Noun > Eccentricity

Noun – Eccentricity

The word “eccentric” comes through Latin, but it has Greek roots that mean “out of the center.”

Originally, an eccentric circle was one that didn’t have the same center as some other particular circle. And an eccentric orbit was one that didn’t have some particular thing in its exact center, like the sun or the earth.

(Still speaking literally, “eccentric” is the opposite of “concentric.” Concentric circles do have the same centers, and concentric orbits do have some particular thing at their exact center.)

From there, “eccentric” grew to mean “not in the center,” “not circular,” “not having much in common.”

And from there, it grew to mean “odd, weird, quirky, irregular.” That’s the meaning we use most often today. Eccentric people, also called eccentrics, are odd, weird, and quirky: they have bizarre little habits that freak us out or fascinate us.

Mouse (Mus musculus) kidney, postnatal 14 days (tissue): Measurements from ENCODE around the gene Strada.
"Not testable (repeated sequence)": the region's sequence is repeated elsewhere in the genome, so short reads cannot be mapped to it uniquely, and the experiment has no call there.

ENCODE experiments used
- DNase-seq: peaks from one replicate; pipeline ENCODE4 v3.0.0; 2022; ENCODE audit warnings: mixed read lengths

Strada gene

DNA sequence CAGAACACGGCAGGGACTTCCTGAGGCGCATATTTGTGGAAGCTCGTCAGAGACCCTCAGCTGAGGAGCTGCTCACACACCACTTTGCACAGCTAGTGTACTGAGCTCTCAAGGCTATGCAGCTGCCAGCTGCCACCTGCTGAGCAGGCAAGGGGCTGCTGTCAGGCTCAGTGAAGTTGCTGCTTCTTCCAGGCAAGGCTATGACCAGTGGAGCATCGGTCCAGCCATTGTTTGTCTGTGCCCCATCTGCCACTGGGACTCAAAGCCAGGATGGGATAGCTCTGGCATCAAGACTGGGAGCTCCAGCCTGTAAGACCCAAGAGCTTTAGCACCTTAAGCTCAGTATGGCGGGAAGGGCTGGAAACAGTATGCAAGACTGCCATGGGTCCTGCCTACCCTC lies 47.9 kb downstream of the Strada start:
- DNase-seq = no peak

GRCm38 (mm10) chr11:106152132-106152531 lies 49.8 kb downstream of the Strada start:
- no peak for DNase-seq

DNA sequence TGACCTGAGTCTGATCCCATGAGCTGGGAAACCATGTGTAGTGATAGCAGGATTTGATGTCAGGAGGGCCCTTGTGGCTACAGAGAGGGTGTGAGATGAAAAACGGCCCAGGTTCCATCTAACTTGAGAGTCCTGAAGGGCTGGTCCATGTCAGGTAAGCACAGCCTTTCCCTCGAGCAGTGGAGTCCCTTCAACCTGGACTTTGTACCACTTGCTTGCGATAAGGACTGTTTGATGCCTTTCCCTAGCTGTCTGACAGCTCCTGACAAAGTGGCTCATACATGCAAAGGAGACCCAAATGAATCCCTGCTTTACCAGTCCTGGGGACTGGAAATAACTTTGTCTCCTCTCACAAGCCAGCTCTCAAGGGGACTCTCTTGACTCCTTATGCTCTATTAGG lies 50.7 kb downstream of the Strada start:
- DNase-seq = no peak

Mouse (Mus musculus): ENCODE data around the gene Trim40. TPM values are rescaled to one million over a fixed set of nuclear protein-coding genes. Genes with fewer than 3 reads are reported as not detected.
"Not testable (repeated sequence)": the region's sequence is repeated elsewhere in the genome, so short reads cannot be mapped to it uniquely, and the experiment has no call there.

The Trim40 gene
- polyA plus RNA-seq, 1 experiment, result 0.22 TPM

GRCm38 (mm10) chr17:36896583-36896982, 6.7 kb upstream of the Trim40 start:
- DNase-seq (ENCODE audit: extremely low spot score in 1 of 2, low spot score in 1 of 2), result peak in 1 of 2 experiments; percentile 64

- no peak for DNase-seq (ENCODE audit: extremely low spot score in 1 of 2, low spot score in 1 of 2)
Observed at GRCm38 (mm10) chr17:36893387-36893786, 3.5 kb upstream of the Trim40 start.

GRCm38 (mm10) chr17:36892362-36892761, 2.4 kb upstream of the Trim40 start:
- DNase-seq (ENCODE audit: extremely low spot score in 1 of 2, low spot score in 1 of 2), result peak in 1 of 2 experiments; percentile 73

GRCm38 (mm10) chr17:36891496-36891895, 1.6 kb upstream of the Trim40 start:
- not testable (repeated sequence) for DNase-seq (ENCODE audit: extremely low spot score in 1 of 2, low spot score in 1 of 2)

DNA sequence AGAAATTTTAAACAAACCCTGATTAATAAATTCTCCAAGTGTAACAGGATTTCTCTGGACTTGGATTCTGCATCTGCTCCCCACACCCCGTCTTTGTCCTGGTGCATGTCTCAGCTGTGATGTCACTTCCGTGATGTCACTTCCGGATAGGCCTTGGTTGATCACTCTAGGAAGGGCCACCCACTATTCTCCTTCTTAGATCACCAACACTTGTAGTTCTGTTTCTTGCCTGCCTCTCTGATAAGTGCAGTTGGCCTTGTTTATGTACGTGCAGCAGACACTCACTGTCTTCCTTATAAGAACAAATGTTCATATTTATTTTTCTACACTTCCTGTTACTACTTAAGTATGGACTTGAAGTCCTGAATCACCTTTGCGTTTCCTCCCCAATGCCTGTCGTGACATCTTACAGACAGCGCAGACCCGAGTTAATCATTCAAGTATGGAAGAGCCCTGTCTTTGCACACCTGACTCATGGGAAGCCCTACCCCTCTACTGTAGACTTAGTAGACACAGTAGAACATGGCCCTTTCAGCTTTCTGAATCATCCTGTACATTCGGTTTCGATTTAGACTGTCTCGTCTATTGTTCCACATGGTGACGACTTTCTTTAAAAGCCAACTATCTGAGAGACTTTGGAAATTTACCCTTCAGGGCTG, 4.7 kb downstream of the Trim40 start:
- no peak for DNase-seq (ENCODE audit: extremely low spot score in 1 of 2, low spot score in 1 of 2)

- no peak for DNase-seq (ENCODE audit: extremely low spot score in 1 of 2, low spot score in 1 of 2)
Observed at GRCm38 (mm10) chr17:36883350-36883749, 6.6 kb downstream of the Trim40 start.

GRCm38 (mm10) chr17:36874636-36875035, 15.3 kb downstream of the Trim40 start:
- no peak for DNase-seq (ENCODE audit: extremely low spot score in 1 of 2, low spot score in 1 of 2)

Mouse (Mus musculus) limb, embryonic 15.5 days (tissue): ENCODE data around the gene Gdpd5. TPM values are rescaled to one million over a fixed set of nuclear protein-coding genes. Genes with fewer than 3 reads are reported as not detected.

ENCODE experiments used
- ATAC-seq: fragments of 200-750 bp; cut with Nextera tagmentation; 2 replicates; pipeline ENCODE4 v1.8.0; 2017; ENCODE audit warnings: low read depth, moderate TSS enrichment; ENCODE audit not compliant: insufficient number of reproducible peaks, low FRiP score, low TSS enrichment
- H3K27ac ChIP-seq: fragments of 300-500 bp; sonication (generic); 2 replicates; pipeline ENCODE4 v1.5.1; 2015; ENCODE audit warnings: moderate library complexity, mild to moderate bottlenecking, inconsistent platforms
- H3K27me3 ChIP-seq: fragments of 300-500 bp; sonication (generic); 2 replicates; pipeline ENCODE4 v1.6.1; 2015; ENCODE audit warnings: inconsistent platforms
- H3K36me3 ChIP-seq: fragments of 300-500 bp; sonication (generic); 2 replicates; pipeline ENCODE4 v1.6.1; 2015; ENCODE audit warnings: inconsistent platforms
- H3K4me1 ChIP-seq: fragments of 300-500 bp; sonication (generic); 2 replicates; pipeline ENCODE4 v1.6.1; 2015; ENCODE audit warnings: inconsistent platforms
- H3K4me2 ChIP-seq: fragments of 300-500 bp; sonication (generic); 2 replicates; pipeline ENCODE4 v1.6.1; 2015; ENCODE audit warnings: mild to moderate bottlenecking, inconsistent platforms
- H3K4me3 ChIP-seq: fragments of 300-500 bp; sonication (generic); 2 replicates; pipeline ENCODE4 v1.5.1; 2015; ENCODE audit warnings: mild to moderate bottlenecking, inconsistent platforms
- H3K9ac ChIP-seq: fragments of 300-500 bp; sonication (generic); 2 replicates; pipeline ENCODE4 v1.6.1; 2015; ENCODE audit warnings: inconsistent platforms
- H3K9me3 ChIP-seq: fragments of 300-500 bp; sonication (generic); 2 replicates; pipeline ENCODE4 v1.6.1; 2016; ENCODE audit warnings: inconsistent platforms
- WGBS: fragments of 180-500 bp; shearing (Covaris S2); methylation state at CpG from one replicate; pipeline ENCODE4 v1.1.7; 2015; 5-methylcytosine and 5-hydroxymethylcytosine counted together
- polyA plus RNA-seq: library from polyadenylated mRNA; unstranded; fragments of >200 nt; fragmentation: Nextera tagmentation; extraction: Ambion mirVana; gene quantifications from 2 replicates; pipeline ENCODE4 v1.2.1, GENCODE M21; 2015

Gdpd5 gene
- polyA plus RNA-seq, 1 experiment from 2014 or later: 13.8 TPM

So, an eccentricity is an odd, weird thing that someone does, usually by habit.

And, eccentricity is oddness or weirdness, especially in people’s habits.

Part of speech:
It’s a noun, both the countable kind (“his many eccentricities) and the uncountable kind (“I just love his eccentricity“).

Other common forms:
eccentric, eccentrics, eccentricities, eccentrically

how to use it:
We often use this word in a fun, lighthearted way. Although you might be criticizing someone by referring to their eccentricity, it’s more likely that you’re expressing how amusing or interesting it is.

Talk about someone’s eccentricity, or the eccentricity of some person, group, product, performance, company, work of art or literature, etc.

Notice that the word “eccentricity” can be both a broad quality (“Her eccentricity fascinates me”) as well as an individual habit (“Her eccentricities fascinate me”).

“She inherited her eccentricity from her father, an inventor whose proudest creations were disposable galoshes and goggles to protect the eyes from TV rays.”
— Ed Pilkington, The Guardian, 13 July 2019

“In previous books, Horowitz has focused on dogs’ extraordinary sense of smell and other aspects of canine biology. Here, she looks at their relationship to people, with a fond eye for human eccentricity.”
— Review in the New York Times of Alexandra Horowitz’s book Our Dogs, Ourselves: The Story of a Singular Bond, 3 September 2019